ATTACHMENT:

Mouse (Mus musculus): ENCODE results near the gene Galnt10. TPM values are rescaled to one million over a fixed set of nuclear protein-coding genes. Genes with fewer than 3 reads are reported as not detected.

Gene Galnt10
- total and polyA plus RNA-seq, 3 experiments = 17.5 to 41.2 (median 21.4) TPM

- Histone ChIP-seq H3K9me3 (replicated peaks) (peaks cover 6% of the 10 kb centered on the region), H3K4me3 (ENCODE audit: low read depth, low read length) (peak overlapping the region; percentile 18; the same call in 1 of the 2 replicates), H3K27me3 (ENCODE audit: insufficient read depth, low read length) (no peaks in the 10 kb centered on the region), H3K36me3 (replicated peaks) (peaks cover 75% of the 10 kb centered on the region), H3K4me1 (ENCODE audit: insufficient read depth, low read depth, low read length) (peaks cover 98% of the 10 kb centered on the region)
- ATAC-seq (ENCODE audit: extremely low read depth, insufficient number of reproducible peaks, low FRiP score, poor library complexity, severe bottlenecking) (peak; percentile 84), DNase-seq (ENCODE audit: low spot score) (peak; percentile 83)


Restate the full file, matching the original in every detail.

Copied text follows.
Mouse (Mus musculus): ENCODE results near the gene Galnt10. TPM values are rescaled to one million over a fixed set of nuclear protein-coding genes. Genes with fewer than 3 reads are reported as not detected.

Gene Galnt10
- total and polyA plus RNA-seq, 3 experiments = 17.5 to 41.2 (median 21.4) TPM

- Histone ChIP-seq H3K9me3 (replicated peaks) (peaks cover 6% of the 10 kb centered on the region), H3K4me3 (ENCODE audit: low read depth, low read length) (peak overlapping the region; percentile 18; the same call in 1 of the 2 replicates), H3K27me3 (ENCODE audit: insufficient read depth, low read length) (no peaks in the 10 kb centered on the region), H3K36me3 (replicated peaks) (peaks cover 75% of the 10 kb centered on the region), H3K4me1 (ENCODE audit: insufficient read depth, low read depth, low read length) (peaks cover 98% of the 10 kb centered on the region)
- ATAC-seq (ENCODE audit: extremely low read depth, insufficient number of reproducible peaks, low FRiP score, poor library complexity, severe bottlenecking) (peak; percentile 84), DNase-seq (ENCODE audit: low spot score) (peak; percentile 83)